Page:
Journal Article / Energy
Implementing Incentive Regulation through an Alignment with Resource Bounded Regulators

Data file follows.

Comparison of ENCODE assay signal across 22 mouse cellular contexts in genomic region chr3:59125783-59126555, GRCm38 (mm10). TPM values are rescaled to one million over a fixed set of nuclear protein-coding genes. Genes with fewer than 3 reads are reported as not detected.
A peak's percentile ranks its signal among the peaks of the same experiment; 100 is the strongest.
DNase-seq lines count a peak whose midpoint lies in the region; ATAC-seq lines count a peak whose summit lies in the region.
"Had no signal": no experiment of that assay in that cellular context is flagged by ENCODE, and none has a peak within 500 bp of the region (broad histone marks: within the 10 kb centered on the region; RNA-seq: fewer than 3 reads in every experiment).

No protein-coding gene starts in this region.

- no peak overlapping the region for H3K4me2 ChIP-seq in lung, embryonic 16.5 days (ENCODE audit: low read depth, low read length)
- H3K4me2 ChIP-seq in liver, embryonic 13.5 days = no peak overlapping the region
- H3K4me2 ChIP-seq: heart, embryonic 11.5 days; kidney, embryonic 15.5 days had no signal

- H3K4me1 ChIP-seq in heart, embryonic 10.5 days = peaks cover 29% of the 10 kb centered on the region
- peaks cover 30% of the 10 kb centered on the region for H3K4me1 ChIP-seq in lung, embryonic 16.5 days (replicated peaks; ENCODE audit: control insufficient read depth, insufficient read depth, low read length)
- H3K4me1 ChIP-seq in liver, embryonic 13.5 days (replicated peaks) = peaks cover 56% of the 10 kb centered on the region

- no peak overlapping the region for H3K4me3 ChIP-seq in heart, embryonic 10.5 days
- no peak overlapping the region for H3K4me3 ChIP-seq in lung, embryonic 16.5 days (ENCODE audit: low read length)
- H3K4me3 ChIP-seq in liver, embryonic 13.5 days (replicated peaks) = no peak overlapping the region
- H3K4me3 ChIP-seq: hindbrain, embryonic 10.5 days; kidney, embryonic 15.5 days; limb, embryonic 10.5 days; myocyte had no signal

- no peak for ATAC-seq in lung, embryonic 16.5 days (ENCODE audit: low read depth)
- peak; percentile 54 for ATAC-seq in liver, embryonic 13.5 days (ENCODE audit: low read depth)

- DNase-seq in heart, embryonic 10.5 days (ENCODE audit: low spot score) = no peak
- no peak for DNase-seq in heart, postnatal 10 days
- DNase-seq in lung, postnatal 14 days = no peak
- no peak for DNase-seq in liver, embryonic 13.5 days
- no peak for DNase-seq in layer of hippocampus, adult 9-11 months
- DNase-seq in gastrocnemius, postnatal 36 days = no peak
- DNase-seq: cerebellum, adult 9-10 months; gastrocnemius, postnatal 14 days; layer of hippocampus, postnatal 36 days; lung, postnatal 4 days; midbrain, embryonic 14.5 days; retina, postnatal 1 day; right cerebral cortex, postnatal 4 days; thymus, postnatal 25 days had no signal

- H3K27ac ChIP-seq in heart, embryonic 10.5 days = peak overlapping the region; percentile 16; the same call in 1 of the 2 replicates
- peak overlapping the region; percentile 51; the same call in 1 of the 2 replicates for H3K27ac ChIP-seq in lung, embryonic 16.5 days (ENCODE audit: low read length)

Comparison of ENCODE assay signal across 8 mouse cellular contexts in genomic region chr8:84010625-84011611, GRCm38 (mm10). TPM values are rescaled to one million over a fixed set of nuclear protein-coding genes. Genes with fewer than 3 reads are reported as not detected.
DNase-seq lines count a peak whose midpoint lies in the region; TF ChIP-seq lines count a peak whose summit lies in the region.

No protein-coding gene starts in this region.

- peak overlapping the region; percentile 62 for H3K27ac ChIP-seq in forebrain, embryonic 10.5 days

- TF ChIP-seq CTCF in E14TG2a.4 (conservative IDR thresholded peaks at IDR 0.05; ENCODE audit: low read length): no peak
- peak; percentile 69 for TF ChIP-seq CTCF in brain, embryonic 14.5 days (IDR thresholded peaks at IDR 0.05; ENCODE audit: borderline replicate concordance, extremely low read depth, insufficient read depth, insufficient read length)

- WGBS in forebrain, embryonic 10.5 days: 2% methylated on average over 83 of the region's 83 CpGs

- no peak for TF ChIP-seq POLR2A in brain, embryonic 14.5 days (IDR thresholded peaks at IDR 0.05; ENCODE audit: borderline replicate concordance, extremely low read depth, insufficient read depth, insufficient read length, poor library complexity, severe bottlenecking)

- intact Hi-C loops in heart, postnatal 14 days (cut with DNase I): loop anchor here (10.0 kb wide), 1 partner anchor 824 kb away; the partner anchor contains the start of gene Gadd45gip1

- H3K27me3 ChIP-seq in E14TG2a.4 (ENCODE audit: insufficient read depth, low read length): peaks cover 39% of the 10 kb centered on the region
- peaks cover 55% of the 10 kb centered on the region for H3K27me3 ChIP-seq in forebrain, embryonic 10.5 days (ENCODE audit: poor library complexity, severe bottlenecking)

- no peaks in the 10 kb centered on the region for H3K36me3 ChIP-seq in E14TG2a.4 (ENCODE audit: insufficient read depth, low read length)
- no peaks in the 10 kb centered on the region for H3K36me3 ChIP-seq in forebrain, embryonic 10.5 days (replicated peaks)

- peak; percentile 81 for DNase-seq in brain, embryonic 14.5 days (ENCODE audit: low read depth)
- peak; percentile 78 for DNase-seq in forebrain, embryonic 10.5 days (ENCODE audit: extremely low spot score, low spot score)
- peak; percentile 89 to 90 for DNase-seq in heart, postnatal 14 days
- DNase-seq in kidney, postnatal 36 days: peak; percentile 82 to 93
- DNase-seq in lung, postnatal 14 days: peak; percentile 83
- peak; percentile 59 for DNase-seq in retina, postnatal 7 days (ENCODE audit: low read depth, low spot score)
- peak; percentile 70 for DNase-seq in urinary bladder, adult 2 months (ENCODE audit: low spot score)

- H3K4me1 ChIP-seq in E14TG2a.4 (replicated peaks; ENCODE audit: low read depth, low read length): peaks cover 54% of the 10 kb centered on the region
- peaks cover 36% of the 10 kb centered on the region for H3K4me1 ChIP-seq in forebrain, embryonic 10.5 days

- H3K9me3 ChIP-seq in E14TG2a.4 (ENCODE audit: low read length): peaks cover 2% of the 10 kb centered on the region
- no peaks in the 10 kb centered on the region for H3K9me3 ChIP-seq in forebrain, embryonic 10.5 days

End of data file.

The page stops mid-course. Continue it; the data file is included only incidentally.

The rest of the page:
It is puzzling today to explain both the diversity and the rationale of regulators’ practice vis-à-vis network monopolies. We argue that two fundamental characteristics should be considered when defining the most appropriate regulatory tools. First, it is the bounded endowment of regulators set by governments and legislators which determines their abilities (staff, budget, administrative powers) to implement any of the regulatory tools. Ranked from the easiest to the most demanding to implement, these various tools are: a- cost plus, b- price/revenue cap, c- output or performance based regulation, d- menu of contracts and e- yardstick competition. Second, the regulators also have to take into account that the network monopolies perform multiple tasks with heterogeneous regulatory characteristics (in terms of controllability, ex ante predictability and ex post observability). These characteristics of tasks determine what type of regulatory tool is more likely to better regulate each task. The regulatory tools then perform well only when they are implemented for tasks that are controllable and predictable enough. It is the kind of observability of these tasks which determines the best incentive tool to implement. Lastly, conclusions for the regulation of networks are derived. A workable regulation of network relies on a reasonable alignment of the regulatory tools with the regulatory characteristics of tasks and the regulators resource endowment.